Commonly in renovations, the architects work goes on behind a heritage facade. In contrast Park Lane House sits on interesting, but important site -- it is surrounded on three sides by public space. To the front is a residential street, running down the side is a public lane way and to the rear is a park. Kennedy Nolan Architects' work on this project can't hide away in the backyard, it is on display for all to see.
In many ways the design of an extension for this site is part urban design because it has such a significant impact on the look and feel of the public realm.
While the public nature of the project presented an opportunity to design something to intrigue and delight passersby, the architects also had to find a way to make the home feel private without building a fortress.
Natural Feature: A large Eucalyptus tree overhangs the rear of Park Lane House. The home is designed to take advantage of this natural feature, including a second-story terrace under its branches.
A Spectacular Gift
A spectacular eucalypt at the rear of the site is a gift to the project – architectural form and program nestles under its generous canopy. The building might outlast the tree, but it’s legacy will remain and hopefully suggest its successor. -- Kennedy Nolan Architects
Breaking it Down: The side boundary of Park Lane House faces a lane the house. The house is broken into three separate-looking sections, the existing home, a double story timber structure and a high brick wall painted white. Breaking the house down like this helps to reduce the visual bulk along this long boundary -- ensuring the house doesn't look like a compound.
New Entry: Looking back along Park Lane House's boundary towards the park you can see the new entry
Relocating the Entry
Kennedy Nolan Architects relocated the entry to the side of the house to separate public and private zones. Now, the original home is a private and quiet dormitory, while the extension is for more public activities, like cooking, entertaining and hanging out with family.
The materials selected for this project demonstrate texture, durability and an adventurous but tasteful aesthetic. Materials that will look great over the long term -- stone, brick and timber -- give the home a sense of quality.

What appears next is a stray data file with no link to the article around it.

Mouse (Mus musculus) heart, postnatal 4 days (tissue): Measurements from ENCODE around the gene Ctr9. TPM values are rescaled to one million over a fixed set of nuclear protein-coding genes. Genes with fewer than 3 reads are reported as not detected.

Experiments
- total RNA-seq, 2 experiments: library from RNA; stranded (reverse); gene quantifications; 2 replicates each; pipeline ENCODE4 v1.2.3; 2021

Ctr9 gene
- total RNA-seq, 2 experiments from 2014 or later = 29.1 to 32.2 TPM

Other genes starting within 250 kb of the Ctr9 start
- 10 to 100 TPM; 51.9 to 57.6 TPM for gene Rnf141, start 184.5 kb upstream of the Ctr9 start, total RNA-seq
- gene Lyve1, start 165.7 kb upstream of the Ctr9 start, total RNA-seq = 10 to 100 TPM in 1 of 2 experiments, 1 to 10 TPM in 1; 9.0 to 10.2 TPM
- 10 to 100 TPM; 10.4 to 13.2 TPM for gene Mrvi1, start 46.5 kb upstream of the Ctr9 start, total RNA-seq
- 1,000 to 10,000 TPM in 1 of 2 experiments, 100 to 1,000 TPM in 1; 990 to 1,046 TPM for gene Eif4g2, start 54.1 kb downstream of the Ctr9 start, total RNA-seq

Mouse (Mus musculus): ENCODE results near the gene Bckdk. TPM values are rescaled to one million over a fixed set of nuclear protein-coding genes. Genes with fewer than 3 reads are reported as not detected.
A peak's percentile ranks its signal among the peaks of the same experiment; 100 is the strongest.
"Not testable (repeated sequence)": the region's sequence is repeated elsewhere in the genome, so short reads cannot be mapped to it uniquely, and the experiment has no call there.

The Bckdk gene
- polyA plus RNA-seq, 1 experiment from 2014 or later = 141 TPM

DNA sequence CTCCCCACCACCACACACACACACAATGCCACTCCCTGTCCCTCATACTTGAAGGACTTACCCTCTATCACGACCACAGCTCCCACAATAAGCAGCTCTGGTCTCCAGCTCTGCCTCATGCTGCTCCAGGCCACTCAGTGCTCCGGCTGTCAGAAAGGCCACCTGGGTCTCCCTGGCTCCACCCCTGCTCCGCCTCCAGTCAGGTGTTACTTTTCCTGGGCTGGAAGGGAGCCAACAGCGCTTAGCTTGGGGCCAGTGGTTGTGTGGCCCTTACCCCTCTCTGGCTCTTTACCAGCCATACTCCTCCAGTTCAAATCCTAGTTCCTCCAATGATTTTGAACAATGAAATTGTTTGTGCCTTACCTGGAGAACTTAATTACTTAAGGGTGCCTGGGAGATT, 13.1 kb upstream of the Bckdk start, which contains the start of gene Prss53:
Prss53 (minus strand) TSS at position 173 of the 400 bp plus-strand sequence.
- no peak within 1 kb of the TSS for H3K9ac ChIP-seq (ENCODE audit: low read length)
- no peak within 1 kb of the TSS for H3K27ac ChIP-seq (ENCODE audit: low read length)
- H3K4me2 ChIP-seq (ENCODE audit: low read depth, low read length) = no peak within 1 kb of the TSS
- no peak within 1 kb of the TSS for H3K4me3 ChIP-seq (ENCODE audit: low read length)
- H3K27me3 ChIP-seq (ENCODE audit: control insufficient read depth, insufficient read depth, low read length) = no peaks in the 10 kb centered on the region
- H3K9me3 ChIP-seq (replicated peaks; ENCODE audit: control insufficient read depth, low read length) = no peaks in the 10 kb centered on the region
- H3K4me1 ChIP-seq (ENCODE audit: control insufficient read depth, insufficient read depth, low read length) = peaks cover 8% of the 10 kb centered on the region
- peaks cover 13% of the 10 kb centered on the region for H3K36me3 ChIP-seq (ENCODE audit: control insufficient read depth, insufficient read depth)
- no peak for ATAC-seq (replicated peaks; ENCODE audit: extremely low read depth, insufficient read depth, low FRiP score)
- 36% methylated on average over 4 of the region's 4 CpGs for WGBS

Connection to the Surrounds: Lights in the eucalyptus tree light up the upstairs terrace which overlooks the park behind. Slithers are cut out of the brick boundary wall to provide glimpses into and out of the home's enclosed outdoor spaces, creating a connection with the surroundings.
Keeping Warm: A covered external courtyard is warmed by a fireplace.
The fire court is a covered external space for all weather use. In the heat of summer it is cool and shaded, and in winter a warming fire makes the cold bearable. This space spills out onto the lawn area for larger gatherings. The success of this area is thanks to its connection to the living area, both physically and due to the use of the same crazy stone floor inside and out.
Indoor Outdoor Connection: Connection between the indoors and outdoors thanks to a sliding glass door and the continuation of the floor surface
Texture and Detail: Inside texture is rich and attention to detail is paramount. The home feels rich and luxurious even though the material palette is restrained, the quality of materials shines through.
Dealing with the Site: In plan you can see the extent of the renovation compared with the existing home. This is a large project. It is also clear how the architects have dealt with the exposure of the site -- by creating an internal courtyard.
Park Lane House isn't your typical renovation. Unlike most hidden alterations to older homes, this one is on display from (practically) all sides.
Kennedy Nolan Architects have dealt with this unusual but important site with sensitivity and flair. The house now creates an interesting and intriguing boundary for both the lane and the park. It draws on the benefits of its location -- the established trees of the park behind and the ability to access the home from the lane -- to maximize the conditions for the client.
Who wouldn't want to hang out on that roof terrace or warm yourself by the outdoor fire?